Sorry I've neglected you lately, blog, but I thought I'd hold out until I got some good news. I don't much like writing about bad news. I don't like receiving it, and I definitely don't like passing it on. Just recently, it seems the universe decided that I deserved a break, and God knows I needed it.
About three or four weeks ago, I was sitting in my oncologist's office, and I was crying. I had just received news that the last round of chemo I had undergone, Hyper-CVAD, had not shrunk the lymphoma, and my treatment plan had hit a massive speed bump. As I reached for the tissues, the oncologist said, "I think we'll all be reaching for those by the end of this session." I guess I am so caught up in my own journey that I forget what an emotional toll these things also take on the medical practitioners involved ... oncologists have to face the fact that many of their patients will die, and to have to look them in the eye and make them aware of that fact must be up there with one of the hardest jobs in the world.
My oncologist told me that the mission was the same: we were still seeking a cure, but our chances of getting there had taken a big hit.
The reality is: I have a relapsed lymphoma which is growing at an alarming rate, and we are running out of weapons to stop it. And when you're fighting a war, you use your strongest weapons upfront. So we've tried the R-CHOP, the high-dose chemotherapy, the stem cell transplant, all those things that have proven to have high success rates, but none of them could even put a dent in my lymphoma.
But there were options left. One option was a chemotherapy regime I'd never had before (I can never remember its name, but I think it's called "Gem-Vin"). Gem-Vin had a 30% of shrinking my cancer (to put it into perspective, R-CHOP, my first line of treatment, had a 90% success rate). But as I said to my oncologist, statistics mean nothing to me anymore, and they honestly don't. Things are either going to work, or they're not. All along the way, I have fallen into the small percentages: the 10 per cents, 5 per cents, 15 per cents ... so you know what - 30 per cent actually sounds like my kind of odds, bring it on!
The other option presented to me was a clinical trial. This was a completely unknown quantity: drugs that had only been tested on a very small sample of people. It was too early to tell how effective they were; for instance, the drug worked for one person but not another; does that eventually turn into 50% or 1 in 100? It is a complete medical leap of faith.
So I decided 30% was better than nothing, and the Gem-Vin would be my next line of attack. We'd pulled out the tanks, bazookas and machine guns but they hadn't done the job, and now we were stuck with the clapped out rusty old hunting rifle from the back shed, and bullets are in short supply.
But sometimes that's all you need.
Gem-Vin was pretty easy to tolerate. There were very few side effects and I got through my low period with few problems. So I did what any cancer patient would do: I went snowboarding! My sister booked us an amazing apartment at Falls Creek and a group of us piled into our cars and spent two nights on the slopes. I managed to surprise even myself, going out every day and spending the whole day boarding ... it's nice to know I can still do these things after eight chemo treatments and a stem cell transplant. I would collapse in a heap at the end of the day, but I did all right. Once again I felt it was something I needed to do, revisit my 'normal' life, enjoy a taste of my former freedom. It was three days during which the only medical-related thing I had to worry about was how to keep my PICC line out of the jacuzzi. It was three days of pure escapism and it was great.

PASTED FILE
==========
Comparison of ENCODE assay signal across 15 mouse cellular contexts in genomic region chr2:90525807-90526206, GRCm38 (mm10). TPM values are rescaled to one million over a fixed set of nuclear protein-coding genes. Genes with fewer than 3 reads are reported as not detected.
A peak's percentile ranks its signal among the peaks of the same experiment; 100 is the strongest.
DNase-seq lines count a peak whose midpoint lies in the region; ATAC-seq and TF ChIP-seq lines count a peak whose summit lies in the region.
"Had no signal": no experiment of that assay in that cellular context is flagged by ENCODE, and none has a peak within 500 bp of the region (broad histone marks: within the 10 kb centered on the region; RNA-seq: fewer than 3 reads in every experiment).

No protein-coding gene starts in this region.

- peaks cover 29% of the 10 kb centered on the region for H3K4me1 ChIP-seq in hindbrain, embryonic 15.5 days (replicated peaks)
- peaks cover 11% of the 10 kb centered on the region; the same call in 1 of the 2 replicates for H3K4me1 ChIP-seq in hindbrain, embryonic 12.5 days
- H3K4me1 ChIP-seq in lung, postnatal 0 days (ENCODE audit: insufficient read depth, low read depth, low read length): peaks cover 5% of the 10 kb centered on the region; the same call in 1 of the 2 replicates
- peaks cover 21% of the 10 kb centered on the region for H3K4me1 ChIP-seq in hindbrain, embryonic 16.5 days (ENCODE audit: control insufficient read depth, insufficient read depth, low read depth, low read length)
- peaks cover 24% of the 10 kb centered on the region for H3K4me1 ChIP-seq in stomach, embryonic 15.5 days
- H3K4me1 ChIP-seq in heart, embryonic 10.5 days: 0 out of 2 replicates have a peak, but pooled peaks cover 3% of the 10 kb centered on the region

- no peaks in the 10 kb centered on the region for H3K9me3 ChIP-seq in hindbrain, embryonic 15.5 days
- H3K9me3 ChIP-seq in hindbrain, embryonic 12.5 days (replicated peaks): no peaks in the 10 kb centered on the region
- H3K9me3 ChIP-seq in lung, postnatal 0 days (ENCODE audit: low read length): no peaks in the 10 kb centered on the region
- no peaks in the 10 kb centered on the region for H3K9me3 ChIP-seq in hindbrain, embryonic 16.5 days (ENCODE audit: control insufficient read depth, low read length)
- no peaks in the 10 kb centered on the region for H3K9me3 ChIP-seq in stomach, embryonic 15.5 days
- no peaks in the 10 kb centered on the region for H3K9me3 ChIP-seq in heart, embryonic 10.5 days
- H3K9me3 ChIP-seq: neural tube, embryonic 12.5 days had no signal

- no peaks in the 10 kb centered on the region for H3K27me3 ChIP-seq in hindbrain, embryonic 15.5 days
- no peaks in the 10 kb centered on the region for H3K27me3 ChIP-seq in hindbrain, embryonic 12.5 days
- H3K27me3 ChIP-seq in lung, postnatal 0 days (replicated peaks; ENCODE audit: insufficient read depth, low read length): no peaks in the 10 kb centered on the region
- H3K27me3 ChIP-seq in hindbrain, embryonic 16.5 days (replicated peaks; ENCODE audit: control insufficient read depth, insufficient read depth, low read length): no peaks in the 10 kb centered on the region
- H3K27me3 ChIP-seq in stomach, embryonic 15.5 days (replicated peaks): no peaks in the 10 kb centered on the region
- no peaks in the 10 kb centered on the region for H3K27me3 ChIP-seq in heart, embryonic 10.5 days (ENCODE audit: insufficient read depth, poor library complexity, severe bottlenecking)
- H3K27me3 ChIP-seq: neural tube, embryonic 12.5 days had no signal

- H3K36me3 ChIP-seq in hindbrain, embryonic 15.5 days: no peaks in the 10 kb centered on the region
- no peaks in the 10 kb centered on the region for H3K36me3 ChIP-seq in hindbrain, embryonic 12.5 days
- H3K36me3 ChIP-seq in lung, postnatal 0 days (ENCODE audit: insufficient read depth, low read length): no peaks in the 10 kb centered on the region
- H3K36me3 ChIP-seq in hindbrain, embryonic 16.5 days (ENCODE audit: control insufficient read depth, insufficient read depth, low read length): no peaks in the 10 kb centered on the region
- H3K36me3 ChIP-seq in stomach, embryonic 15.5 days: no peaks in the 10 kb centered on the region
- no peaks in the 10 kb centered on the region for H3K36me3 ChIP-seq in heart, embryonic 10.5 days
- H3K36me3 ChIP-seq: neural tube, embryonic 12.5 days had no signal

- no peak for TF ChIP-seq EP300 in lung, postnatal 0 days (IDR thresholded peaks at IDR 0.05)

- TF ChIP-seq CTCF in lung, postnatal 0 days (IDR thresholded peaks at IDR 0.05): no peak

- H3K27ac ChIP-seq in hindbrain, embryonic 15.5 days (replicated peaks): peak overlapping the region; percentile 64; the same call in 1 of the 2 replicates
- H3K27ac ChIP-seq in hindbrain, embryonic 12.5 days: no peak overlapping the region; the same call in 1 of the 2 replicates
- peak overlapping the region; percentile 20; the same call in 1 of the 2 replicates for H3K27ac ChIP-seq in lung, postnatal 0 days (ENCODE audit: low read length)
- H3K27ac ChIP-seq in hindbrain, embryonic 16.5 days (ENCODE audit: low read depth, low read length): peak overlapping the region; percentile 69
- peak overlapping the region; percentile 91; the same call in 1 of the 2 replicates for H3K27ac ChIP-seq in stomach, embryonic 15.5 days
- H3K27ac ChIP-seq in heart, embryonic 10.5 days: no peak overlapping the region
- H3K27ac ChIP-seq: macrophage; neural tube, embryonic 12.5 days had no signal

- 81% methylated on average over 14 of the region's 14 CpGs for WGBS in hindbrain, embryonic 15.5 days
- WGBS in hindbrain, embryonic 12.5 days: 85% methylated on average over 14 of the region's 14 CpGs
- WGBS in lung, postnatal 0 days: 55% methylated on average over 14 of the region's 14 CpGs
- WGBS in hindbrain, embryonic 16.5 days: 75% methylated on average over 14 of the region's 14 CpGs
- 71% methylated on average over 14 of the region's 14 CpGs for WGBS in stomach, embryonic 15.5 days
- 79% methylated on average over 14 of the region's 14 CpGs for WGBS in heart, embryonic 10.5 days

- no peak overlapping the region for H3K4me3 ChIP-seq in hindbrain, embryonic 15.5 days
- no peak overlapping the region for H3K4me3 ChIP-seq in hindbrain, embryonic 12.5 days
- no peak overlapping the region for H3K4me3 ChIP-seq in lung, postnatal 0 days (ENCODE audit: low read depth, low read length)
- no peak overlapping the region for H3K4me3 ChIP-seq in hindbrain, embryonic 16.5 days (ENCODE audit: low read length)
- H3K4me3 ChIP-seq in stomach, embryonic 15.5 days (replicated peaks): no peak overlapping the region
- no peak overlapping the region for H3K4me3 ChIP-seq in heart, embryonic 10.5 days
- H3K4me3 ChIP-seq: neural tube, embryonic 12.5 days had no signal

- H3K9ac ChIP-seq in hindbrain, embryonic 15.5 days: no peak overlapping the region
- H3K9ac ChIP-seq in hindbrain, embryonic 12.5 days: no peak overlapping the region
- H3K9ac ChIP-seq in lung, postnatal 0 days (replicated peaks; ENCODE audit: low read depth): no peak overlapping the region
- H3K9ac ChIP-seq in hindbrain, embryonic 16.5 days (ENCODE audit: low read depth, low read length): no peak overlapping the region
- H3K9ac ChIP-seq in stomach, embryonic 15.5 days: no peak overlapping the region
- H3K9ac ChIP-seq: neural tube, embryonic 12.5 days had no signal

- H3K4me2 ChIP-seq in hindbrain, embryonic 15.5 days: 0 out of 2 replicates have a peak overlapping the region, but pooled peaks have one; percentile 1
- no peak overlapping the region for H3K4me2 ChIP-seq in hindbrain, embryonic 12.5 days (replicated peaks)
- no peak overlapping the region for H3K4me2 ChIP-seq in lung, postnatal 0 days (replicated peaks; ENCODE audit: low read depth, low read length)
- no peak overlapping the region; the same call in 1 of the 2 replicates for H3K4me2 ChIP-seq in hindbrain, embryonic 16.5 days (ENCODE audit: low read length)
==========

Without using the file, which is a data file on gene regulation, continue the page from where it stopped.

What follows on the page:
|Some of the 'Falls Crew 2012'|
|Sunset from our balcony|
When I got back to Melbourne, it was a snap back to reality. I was booked in for a CT scan to see how things were progressing with the chemo. Pre-scan anxiety wasn't such an issue this time around, in many ways I think I have become numb to it. It is a very difficult thing to stop yourself from having expectations and hope in a bid to avoid heartbreak; I think it is human nature to feel these things. But for me, I saw it as simply going through the motions, but I would be lying if I said I didn't hope so hard it hurt as I passed through that whirring donut once again.
The next morning I was booked in for chemo. I went to the fifth floor, and sat in the chair in front of the window overlooking Albert Street as they fed me the chemotherapy through the drip. I hadn't received news on the CT scan yet but I had missed two calls that morning ... I recalled that one of my friends, in a spooky sixth-sense way, had told me she "had a good feeling about this chemo" several weeks before. I hoped to God she was right.
And she was! A young haematology registrar was the first to break the news - the lymphoma had responded to the chemotherapy, and there had been shrinkage across all sites in my body, which was a really positive sign. My oncologist was very happy with the response. It was hoped that after one more round of Gem-Vin, I could finally get a shot at my only chance of a cure: the allograft.
So right now I am on day 7 of my second round of Gem-Vin. I have a PET scan in a week or so which will determine whether the allograft can go ahead. Things are falling into place, but as I know too well, nothing is certain, and I still have a long way to go. All I know is that it feels so good to finally, finally have some good news after a litany of worst-case scenarios. The result also gives me hope ... if this chemotherapy had a 30% chance of working, and it worked, surely the allograft can work too. As long as I keep falling into those small percentiles, I know I can do it.